The author argues that local political imperatives have been the crucial factor determining the direction of Shiite states in the Middle East. The book contributes to dispelling the myth of the determining power of Iran in the politics of Iraq, Bahrain and other Arab states with significant Shiite populations.
Book
2014
Karachi. Ordered Disorder and the Struggle for the City, by Laurent Gayer
Since the mid-1980s, Karachi has endured endemic political conflict and criminal violence, which revolve around control of the city and its resources (votes, land and bhatta — ‘protection’ money). These struggles for the city have become ethnicised. In the process, Karachi, often referred to as a ‘Pakistan in miniature’, has become increasingly fragmented, socially as well as territorially.
Article
2014
The Transformational Effects of the Oil and Gas Strategy of the Kurdistan Regional Government of Iraq, by Gareth Stansfield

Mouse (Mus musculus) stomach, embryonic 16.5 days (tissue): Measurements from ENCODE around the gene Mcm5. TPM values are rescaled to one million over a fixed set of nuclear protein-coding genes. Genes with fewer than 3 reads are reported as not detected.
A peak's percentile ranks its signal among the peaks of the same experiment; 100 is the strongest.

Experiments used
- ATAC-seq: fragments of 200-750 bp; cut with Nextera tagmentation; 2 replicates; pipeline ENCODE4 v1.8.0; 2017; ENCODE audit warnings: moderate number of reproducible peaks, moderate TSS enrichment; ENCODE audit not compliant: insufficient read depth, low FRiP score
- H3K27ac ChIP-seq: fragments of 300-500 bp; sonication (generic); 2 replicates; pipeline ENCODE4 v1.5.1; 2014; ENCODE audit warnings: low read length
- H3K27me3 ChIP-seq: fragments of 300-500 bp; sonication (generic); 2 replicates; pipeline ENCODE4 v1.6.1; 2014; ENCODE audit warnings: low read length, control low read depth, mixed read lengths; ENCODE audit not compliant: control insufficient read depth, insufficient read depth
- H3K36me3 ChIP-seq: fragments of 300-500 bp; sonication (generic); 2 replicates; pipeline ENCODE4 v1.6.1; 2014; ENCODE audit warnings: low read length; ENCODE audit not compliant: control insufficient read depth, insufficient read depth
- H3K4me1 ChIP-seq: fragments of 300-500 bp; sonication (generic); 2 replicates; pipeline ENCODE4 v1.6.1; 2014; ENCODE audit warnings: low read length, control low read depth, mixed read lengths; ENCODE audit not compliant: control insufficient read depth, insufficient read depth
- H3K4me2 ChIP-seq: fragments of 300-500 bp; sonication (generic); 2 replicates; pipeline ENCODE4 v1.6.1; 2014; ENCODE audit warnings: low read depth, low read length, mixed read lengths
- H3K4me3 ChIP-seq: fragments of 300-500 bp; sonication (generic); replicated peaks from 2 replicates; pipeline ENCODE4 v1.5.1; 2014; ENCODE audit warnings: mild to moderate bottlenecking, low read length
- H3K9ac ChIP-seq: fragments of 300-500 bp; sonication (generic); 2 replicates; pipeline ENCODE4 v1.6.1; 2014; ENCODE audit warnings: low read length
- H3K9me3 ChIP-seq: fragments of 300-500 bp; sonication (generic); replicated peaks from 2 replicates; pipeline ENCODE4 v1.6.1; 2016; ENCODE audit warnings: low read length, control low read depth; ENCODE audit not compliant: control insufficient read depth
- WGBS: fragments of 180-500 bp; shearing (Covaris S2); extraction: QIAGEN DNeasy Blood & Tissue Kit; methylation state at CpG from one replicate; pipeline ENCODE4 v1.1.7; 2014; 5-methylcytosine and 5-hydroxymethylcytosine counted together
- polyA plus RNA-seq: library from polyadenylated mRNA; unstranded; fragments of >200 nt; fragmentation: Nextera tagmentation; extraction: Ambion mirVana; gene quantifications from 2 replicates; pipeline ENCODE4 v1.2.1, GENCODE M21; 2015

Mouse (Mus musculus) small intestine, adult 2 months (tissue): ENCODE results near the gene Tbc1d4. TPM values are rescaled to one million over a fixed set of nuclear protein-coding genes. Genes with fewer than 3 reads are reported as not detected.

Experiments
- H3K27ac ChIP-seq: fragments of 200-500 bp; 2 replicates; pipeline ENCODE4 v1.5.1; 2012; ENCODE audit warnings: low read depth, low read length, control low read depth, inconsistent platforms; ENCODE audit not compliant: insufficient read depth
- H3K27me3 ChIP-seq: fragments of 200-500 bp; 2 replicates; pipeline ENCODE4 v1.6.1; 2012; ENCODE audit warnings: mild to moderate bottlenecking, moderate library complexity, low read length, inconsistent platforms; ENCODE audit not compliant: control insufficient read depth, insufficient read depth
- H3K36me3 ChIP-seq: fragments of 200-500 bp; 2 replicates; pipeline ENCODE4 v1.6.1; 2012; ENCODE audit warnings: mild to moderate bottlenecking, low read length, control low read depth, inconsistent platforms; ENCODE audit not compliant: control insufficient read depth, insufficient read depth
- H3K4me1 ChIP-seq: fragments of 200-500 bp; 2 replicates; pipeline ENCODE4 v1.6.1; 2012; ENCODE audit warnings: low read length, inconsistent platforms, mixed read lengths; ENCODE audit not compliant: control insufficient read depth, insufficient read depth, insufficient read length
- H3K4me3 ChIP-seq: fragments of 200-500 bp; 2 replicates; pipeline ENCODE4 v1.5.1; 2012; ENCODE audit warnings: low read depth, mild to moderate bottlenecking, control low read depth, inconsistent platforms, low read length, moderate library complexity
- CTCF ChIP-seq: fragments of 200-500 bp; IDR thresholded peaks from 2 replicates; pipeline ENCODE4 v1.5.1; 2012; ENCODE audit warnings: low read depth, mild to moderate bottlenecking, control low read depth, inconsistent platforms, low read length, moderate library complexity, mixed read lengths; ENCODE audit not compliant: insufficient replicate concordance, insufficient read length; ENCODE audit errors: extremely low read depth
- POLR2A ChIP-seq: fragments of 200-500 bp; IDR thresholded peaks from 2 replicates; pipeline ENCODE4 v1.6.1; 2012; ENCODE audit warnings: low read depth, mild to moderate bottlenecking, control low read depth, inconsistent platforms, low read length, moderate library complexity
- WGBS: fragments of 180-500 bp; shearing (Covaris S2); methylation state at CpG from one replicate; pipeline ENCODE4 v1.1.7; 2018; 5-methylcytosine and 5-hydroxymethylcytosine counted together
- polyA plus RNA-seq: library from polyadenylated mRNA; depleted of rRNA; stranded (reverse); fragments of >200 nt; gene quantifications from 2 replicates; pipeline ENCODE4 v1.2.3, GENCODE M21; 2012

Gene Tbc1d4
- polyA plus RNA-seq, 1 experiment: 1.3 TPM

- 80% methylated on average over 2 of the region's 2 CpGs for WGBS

An entity — or entities — existing within and across the boundaries of sovereign states established in the aftermath of World War I, Kurdistan, or the ‘Kurdistans’ of Turkey, Syria, Iraq, and Iran, have rarely engaged in actions and activities that may be considered to be ‘transformational’ in terms of how they would impact upon the broader milieu of Middle Eastern political and economics lives.
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Research Group on Theories of International relations

 

With: Darrel Moellendorf, Professor, Goethe-Universität (Frankfurt) and principal investigator of "Normative Orders"

 

Discussant: Margaux Le Donné, Sciences Po

 

Academic Coordinator: Ariel Colonomos, Senior Research Fellow, CNRS